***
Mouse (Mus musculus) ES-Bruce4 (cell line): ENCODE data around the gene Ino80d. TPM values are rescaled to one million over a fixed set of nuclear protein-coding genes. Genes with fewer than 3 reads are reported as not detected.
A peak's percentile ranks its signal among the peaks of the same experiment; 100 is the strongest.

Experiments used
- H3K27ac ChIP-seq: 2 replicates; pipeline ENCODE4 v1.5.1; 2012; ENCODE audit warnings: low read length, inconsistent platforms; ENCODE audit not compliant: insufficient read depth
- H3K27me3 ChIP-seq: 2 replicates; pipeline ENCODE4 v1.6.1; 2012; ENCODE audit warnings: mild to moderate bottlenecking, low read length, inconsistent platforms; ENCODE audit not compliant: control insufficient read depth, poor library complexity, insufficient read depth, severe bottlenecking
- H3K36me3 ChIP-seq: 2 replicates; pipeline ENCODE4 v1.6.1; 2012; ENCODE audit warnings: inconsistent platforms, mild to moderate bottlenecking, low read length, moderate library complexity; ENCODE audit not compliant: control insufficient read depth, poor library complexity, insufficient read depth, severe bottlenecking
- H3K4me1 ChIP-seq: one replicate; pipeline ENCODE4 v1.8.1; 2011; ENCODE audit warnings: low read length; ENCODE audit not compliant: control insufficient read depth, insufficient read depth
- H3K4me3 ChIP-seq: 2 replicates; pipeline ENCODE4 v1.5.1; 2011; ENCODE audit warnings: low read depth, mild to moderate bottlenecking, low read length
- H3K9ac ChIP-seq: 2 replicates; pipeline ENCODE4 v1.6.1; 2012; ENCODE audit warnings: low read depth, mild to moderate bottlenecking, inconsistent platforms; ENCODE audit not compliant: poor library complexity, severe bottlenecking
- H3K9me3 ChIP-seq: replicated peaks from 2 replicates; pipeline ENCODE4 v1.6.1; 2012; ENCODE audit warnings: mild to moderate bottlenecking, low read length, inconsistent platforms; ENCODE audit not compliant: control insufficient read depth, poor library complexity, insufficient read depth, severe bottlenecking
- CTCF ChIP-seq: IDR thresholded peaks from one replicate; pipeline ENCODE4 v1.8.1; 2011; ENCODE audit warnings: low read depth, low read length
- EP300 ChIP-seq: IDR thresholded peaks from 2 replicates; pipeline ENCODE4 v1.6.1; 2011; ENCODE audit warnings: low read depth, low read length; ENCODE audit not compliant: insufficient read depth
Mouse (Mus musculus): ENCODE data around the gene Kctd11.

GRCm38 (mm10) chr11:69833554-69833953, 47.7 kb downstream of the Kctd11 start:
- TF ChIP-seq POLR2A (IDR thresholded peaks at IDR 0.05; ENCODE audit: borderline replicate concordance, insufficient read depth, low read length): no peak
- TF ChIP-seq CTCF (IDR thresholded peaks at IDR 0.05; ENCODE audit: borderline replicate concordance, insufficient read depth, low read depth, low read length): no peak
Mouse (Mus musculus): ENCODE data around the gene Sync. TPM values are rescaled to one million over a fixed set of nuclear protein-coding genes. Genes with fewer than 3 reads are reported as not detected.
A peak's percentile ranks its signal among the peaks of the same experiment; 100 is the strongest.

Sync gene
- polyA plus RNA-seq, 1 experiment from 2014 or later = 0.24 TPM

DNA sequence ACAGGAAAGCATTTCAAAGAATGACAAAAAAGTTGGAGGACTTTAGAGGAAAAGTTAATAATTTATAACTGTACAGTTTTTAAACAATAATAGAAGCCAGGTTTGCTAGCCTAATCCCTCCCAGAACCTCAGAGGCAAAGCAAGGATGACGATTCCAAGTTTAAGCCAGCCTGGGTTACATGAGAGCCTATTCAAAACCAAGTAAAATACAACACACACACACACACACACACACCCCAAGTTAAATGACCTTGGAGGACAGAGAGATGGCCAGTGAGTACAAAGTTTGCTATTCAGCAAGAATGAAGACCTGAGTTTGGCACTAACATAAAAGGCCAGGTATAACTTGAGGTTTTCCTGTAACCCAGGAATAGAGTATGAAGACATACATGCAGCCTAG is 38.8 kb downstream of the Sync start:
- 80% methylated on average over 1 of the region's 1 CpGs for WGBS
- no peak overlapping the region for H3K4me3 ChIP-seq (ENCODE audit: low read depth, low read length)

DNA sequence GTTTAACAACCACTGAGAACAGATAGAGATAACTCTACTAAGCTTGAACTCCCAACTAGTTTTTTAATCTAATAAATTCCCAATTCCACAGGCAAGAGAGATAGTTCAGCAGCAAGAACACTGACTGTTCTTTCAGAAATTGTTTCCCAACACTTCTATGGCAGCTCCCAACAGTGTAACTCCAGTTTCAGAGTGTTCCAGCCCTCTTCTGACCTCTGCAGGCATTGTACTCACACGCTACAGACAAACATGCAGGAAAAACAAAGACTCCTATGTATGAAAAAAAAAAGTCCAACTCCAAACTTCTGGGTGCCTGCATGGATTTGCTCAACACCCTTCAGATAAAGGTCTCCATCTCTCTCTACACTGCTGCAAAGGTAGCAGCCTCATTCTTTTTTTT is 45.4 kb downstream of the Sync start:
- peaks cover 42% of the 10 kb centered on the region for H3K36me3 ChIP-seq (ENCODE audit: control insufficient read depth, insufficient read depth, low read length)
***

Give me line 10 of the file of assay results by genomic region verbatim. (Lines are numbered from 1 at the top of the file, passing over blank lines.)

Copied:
- H3K9me3 ChIP-seq: replicated peaks from 2 replicates; pipeline ENCODE4 v1.6.1; 2012; ENCODE audit warnings: mild to moderate bottlenecking, low read length, inconsistent platforms; ENCODE audit not compliant: control insufficient read depth, poor library complexity, insufficient read depth, severe bottlenecking